During the fifty years since that day, I have continued to study and, occasionally, write about the life and work of Walt Disney and, in the process, had the privilege of meeting many of those who knew, loved and (occasionally) loathed the man. Now, once again, I am working on a book about Disney and am realising that I am passing on a torch to those who will come after who will not have the familiarity of having lived when Disney was still known throughout the world as a flesh-and-blood person as opposed to just a corporate name represented by a copyrighted signature.

That knowledge, as much as anything else, is what fires my enthusiasm, because, whilst my experiences and encounters have brought me very close to feeling that I understand much about the personality and character of Walter Elias Disney, I have never been – and never will be – as close to him as I was on that morning when my father called upstairs to tell me the news that Walt Disney had died.

Wednesday 14 December 2016


Now on at Chris Beetles Gallery in London, an exhibition featuring 194 pieces of original art by one of the great modern illustrators available for sale.

JOHN BURNINGHAM: An illustrator for all ages – from 'Avocado Baby' to 'Granpa' exhibits five decades of original illustrations – all filled with a wonderfully sophisticated naivety – from much-loved children's books across five decades.

You can view all the items for sale here.

The exhibition is catalogued in an 88-page publication containing all the items exhibited accompanied by an excellent appreciation of Burningham's work by David Wootton. The catalogue can be ordered here.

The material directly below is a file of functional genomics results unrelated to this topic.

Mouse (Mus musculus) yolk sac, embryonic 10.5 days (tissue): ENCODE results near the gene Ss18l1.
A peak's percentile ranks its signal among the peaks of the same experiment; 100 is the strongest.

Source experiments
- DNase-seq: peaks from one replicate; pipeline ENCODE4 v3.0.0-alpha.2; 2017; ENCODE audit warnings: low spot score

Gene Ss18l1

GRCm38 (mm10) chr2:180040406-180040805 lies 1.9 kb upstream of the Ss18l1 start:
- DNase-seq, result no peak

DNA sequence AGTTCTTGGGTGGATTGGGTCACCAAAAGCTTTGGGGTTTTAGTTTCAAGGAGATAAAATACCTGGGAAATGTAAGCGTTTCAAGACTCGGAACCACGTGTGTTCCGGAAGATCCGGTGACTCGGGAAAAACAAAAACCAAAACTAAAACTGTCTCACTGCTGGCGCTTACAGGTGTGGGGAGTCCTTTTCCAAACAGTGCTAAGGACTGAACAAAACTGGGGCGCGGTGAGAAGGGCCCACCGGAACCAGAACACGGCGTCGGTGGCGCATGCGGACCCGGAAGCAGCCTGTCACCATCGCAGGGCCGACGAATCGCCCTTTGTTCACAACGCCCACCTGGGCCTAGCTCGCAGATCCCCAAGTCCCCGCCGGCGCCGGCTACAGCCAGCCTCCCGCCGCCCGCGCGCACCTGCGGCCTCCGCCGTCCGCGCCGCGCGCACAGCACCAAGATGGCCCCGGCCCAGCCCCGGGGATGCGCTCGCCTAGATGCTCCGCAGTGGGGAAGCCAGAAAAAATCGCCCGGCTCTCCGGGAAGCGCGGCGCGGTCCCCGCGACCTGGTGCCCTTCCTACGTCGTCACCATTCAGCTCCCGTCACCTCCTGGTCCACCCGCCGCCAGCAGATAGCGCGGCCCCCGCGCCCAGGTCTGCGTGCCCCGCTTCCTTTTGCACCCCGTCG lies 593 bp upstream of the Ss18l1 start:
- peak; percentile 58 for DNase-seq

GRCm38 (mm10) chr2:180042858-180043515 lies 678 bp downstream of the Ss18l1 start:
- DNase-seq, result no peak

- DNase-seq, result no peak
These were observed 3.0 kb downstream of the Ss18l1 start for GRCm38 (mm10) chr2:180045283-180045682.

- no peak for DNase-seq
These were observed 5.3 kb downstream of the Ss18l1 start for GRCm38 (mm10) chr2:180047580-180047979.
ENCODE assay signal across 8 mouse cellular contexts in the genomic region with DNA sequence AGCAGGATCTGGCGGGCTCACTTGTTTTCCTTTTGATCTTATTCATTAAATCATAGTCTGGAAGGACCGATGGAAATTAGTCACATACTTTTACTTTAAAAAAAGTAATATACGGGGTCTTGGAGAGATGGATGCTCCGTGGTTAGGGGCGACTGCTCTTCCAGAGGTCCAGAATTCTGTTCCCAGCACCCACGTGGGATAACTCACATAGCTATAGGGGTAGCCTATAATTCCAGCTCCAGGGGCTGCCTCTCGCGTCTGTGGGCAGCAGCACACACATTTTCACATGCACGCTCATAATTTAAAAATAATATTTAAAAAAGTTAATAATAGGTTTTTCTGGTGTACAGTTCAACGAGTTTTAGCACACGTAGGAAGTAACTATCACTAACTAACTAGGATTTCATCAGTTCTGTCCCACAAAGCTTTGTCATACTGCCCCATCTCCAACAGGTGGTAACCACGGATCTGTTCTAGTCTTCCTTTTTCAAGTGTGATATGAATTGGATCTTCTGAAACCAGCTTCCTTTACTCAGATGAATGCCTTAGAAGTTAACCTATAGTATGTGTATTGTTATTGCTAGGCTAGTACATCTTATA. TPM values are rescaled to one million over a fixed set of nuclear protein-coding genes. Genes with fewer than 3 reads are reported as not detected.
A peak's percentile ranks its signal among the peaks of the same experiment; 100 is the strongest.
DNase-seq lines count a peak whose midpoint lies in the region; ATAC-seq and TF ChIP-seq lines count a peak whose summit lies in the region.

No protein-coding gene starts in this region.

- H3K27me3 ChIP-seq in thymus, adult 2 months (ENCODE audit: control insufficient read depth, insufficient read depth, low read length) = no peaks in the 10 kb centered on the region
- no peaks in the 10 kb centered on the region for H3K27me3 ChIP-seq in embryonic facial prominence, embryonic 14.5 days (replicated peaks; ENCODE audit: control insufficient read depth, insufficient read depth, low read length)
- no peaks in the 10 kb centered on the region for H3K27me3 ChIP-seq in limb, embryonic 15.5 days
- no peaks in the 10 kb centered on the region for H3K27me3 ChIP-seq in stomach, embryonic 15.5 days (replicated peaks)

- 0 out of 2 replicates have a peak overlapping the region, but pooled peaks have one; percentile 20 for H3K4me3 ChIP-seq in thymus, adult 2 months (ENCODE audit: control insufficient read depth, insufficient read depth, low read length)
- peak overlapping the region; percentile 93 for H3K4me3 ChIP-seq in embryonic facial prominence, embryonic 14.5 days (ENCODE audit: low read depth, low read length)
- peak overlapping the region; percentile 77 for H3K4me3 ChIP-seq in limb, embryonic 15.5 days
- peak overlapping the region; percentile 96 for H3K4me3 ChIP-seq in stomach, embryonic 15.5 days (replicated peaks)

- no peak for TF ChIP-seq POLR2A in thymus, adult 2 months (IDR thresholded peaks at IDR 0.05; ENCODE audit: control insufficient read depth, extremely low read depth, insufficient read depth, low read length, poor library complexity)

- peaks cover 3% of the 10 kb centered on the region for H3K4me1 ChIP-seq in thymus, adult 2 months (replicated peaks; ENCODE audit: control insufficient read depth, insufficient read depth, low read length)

Chris Beetles Gallery
8 & 10 Ryder Street
St James's
Telephone: 020 7839 7551

Gallery Opening Times:

Thursday 24 November 2016


To greet all my American friends (and to amuse those with a taste for the curiosities of past generations) here are some intriguing – often, frankly, bizarre – Thanksgiving greetings from yesteryear...


Sunday 6 November 2016


Today, at 3:00 pm, on BBC Radio 4: the first episode of my two-part dramatisation of Richard Adams' Watership Down...

Monday 31 October 2016


A curious juxtaposition of 90th anniversaries this month: the birth of Winnie-the-Pooh on 14 October and the death of Harry Houdini on Halloween 1926, ninety years ago today. 

Back in 1996, I made a radio programme marking the 70th anniversary of Houdini's passing: twenty years on, it's still quite a good listen...

Saturday 22 October 2016


Tonight on BBC Radio 3 (21:30), 'Between the Ears' is presenting Between Ballard's Ears: two of J G Ballard's short stories – both of which have an obsessive fascination with sound.

'Venus Smiles', dramatised by Frank Cottrell Boyce is about a audio sculpture that takes on a life of its own and is preceded – as a sonic curtain-raiser - by my adaptation of Ballard's 'Track 12' starring Anton Lesser and Elliot Levey.

Both plays are recorded in binaural sound, using a Neumann dummy head which is designed to replicate average-sized human head and is equipped with pinnae and ear canals in which small microphones are placed, one in each ear.

The dummy head is designed to record multiple sounds at the same time and the recorded tracks are then listened to through headphones allowing for the listener to hear from the dummy’s perspective.

'Track 12' begins innocently enough but quickly develops into a disturbing duel of words that – we discover – can only have one outcome...

 To read more about Between Ballard's Ears, click here

Here are some photos of Anton Lesser and Elliott Levey during the recording session at the BBC's Maida Vale Studio last month, featuring the Neumann dummy head that will be your head if you listen to the play on stereo headphones...

 Elliot Levey with Keziah Joseph, the voice of the elusive Susan who is the reason for the dramatic confrontation at the heart of Ballard's story...

Here's Anton with producer and director Mark Burman...

And a couple 'head shots'...